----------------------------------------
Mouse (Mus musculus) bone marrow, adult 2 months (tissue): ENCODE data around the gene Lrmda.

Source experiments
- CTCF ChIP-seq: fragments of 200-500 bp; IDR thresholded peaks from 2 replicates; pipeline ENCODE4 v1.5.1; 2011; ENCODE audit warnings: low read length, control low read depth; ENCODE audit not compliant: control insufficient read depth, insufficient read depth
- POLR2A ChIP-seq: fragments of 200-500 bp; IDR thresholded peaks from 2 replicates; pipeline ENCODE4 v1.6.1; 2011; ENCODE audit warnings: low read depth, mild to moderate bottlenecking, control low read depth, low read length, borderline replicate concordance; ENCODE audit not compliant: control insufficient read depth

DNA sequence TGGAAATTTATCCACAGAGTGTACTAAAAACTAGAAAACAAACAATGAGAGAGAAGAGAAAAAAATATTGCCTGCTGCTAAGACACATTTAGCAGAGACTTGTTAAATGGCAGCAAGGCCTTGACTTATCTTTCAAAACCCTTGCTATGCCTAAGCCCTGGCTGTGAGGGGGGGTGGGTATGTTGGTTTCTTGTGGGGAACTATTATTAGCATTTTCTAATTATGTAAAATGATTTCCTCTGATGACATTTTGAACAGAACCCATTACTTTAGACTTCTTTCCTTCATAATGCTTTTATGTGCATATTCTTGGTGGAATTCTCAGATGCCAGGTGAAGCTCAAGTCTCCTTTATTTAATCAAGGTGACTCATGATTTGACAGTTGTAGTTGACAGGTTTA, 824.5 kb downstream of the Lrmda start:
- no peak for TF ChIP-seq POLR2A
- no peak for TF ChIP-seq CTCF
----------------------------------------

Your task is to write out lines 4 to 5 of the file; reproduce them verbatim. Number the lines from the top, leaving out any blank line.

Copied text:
- POLR2A ChIP-seq: fragments of 200-500 bp; IDR thresholded peaks from 2 replicates; pipeline ENCODE4 v1.6.1; 2011; ENCODE audit warnings: low read depth, mild to moderate bottlenecking, control low read depth, low read length, borderline replicate concordance; ENCODE audit not compliant: control insufficient read depth

DNA sequence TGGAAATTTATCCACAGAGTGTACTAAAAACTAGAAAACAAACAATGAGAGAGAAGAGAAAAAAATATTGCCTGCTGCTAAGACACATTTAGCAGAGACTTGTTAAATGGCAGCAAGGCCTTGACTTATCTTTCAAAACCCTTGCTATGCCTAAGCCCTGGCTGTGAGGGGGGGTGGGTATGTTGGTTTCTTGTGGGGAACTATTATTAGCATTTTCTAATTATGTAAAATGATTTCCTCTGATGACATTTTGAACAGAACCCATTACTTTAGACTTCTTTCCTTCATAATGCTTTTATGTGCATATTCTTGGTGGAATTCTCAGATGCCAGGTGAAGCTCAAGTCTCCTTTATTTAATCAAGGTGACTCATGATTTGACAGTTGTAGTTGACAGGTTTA, 824.5 kb downstream of the Lrmda start: